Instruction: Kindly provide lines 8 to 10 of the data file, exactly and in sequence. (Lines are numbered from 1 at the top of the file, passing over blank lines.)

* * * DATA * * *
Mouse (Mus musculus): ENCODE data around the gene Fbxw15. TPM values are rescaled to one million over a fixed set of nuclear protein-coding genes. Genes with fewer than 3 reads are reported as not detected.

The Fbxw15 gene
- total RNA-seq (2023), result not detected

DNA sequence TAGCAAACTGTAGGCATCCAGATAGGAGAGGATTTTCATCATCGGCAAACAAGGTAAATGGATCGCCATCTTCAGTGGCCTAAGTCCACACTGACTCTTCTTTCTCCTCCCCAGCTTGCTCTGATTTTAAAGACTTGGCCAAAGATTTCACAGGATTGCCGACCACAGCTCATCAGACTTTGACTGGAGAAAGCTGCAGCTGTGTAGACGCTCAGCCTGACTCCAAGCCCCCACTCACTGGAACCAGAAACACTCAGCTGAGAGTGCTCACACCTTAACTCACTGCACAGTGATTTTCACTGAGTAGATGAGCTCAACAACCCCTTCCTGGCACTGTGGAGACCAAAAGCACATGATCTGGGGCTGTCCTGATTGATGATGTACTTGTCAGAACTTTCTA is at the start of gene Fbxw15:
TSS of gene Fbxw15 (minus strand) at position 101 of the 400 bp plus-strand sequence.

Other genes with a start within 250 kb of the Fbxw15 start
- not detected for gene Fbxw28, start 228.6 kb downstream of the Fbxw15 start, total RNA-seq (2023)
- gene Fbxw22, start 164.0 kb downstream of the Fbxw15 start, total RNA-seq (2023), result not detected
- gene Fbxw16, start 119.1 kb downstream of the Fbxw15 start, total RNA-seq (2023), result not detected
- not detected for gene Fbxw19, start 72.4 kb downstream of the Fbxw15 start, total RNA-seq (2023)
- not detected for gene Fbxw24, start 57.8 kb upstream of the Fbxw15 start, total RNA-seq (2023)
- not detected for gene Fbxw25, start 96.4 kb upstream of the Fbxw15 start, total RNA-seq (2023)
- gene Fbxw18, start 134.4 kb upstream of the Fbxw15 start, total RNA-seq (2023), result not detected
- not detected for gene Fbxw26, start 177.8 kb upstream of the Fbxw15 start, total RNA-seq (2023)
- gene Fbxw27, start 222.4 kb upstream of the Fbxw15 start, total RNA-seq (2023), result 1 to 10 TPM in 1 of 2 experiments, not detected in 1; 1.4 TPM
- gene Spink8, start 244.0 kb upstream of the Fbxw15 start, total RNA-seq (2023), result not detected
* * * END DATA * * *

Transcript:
- gene Fbxw22, start 164.0 kb downstream of the Fbxw15 start, total RNA-seq (2023), result not detected
- gene Fbxw16, start 119.1 kb downstream of the Fbxw15 start, total RNA-seq (2023), result not detected
- not detected for gene Fbxw19, start 72.4 kb downstream of the Fbxw15 start, total RNA-seq (2023)